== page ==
This is the onion soup of onion soups. I seek out this deep rich soup in restaurants when I am in Paris, usually without much luck unless I go to a tourist restaurant. So when I arrive, I make my own. This recipe comes from Christopher Hirsheimer, the photographer for this book and a great cook.
- 2 tablespoons unsalted butter
- 2 tablespoons extra virgin olive oil
- 3 pounds yellow onions, cut into ¼-inch slices
- 2 cloves garlic, chopped
- Freshly ground black pepper
- 2 tablespoons all-purpose flour
- 1 tablespoon Dijon mustard
- 3 cups dry white wine, or dry red wine
- 2 bay leaves
- 6 cups chicken stock, preferably homemade
- ¾ pound Gruyère or other Swiss-type cheese, grated
- Six 1-inch slices of rustic country bread, toasted and buttered
In a large, heavy pot melt the butter in the olive oil over medium-high heat. Add the onions and garlic and reduce the heat to medium. Cook, stirring continuously, for about 20 minutes or until the onions are nice and brown. Season with pepper.
Add the flour, stirring it into the mixture so it cooks for a minute or two. Add the mustard and stir to incorporate.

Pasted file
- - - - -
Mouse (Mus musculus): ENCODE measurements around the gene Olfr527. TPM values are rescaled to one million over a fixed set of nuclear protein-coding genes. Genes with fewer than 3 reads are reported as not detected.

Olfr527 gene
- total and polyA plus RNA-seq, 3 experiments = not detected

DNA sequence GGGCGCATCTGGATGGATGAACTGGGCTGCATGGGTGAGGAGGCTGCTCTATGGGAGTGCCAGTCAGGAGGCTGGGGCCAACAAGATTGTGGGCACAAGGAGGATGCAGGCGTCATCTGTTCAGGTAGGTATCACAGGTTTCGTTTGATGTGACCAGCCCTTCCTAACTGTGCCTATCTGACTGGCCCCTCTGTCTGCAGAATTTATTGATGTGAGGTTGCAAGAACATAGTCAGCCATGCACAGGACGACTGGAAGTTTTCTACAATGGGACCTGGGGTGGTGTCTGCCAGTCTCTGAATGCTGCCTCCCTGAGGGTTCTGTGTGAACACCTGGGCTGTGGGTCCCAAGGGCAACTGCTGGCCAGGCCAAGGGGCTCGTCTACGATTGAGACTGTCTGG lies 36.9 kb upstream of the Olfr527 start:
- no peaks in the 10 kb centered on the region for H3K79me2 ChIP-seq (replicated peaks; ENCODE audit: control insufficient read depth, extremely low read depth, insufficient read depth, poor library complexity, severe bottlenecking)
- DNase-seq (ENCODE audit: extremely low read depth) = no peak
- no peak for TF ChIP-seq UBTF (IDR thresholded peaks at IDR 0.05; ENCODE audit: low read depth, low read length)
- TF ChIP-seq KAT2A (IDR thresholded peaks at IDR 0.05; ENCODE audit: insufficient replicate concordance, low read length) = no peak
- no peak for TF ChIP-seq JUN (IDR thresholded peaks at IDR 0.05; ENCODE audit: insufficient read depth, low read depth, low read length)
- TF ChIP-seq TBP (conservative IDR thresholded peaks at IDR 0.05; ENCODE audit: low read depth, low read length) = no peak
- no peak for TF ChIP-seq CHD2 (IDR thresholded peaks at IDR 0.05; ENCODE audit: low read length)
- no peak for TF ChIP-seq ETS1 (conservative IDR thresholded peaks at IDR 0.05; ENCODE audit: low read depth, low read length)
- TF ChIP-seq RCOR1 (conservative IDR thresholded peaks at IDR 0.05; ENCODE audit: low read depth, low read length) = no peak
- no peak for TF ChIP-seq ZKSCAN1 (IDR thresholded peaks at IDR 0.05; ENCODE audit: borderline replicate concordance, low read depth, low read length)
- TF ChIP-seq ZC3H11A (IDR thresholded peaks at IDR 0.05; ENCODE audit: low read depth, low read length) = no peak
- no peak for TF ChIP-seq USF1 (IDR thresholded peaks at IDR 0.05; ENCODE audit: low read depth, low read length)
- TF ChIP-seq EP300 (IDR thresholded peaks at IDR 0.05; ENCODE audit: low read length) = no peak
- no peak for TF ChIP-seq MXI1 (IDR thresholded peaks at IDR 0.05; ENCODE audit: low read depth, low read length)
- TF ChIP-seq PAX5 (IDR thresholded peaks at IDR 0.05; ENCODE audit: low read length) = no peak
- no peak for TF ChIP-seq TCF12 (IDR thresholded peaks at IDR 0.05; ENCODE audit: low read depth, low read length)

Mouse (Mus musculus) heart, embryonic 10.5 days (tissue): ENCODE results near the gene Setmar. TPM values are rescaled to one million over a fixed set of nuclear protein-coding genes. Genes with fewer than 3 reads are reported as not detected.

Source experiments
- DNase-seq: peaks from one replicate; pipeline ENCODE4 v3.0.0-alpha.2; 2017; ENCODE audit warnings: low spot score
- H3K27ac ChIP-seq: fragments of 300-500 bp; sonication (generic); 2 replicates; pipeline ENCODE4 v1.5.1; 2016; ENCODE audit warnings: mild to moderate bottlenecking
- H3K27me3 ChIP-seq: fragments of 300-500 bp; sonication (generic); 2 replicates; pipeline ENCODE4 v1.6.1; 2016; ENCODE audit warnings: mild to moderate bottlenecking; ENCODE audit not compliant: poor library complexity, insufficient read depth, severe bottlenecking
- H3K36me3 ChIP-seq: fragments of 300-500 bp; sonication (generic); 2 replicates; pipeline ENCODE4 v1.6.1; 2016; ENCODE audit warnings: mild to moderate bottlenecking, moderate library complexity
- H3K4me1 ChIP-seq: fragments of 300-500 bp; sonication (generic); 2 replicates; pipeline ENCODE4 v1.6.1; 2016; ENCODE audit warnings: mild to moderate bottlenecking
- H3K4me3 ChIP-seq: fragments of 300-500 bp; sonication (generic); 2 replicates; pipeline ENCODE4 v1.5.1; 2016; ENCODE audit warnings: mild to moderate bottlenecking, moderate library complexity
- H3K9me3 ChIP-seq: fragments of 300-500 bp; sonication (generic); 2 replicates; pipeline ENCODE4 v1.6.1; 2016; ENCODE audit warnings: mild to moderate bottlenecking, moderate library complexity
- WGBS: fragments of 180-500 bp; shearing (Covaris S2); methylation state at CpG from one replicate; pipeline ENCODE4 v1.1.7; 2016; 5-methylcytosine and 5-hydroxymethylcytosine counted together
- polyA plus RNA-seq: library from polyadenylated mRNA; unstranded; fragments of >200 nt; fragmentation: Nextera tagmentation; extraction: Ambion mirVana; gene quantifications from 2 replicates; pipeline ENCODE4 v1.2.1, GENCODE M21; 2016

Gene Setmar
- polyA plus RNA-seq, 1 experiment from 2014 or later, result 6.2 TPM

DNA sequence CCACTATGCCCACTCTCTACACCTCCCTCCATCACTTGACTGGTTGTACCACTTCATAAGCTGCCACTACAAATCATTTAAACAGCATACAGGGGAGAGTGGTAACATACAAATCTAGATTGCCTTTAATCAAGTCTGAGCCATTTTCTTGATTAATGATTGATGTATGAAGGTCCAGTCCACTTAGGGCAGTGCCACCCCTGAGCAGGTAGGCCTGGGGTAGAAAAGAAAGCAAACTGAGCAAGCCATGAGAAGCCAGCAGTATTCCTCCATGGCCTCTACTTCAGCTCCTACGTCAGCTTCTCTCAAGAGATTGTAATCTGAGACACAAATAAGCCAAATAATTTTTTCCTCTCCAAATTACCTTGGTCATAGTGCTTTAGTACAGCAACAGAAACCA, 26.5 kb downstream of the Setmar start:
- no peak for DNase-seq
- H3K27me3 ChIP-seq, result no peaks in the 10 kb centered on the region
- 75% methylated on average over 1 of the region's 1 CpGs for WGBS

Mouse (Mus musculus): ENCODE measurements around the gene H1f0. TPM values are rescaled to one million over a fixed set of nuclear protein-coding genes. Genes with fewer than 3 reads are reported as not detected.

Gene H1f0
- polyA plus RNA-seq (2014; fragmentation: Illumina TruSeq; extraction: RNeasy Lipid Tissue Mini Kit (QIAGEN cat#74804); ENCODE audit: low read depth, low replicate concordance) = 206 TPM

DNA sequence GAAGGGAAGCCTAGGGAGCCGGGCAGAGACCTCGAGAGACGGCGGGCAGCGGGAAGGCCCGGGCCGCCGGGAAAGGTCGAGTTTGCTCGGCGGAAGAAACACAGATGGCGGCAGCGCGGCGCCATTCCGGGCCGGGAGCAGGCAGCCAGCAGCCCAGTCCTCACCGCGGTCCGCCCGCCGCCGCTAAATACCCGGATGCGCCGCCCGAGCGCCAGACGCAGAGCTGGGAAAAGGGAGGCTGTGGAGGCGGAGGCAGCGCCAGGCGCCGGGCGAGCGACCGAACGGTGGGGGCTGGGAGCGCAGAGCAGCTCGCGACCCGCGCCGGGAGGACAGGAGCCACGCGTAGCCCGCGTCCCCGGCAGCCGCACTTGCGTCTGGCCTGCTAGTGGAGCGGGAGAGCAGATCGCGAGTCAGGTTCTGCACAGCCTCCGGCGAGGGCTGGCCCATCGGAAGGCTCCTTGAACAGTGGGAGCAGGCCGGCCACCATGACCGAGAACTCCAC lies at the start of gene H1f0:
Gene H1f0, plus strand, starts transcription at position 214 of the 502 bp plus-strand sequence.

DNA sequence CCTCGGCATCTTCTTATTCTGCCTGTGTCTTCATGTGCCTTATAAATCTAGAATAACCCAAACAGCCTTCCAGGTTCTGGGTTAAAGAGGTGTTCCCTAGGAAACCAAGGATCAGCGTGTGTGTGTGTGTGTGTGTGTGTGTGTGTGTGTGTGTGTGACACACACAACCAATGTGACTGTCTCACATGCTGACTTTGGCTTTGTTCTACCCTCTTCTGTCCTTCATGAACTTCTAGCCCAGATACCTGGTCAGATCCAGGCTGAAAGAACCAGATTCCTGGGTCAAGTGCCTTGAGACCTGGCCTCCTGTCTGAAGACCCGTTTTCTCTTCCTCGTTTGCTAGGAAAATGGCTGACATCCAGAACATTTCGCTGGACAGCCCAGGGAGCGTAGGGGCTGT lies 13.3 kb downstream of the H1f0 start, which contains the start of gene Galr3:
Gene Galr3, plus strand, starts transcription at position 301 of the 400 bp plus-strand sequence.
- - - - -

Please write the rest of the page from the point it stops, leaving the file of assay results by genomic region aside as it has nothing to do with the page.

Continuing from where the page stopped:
Add the wine and the bay leaves and cook for about 5 minutes. Add the stock a little at the time, and simmer very slowly for at least 30 minutes. If the stock is evaporating too quickly, or if you have an extra guest at the last moment, add a cup or two of extra stock or water.
Just before serving, preheat the oven to broil. Mound about two-thirds of the cheese on the toast slices and place them on a baking sheet. Broil, watching very carefully, until the cheese is melted and lightly browned.
Ladle the soup into warm soup bowls, add a tablespoon of cheese to each bowl for extra richness, and then float the cheese toast on top.
Nutritional information is based on 6 servings and 1/8 teaspoon of added salt per serving..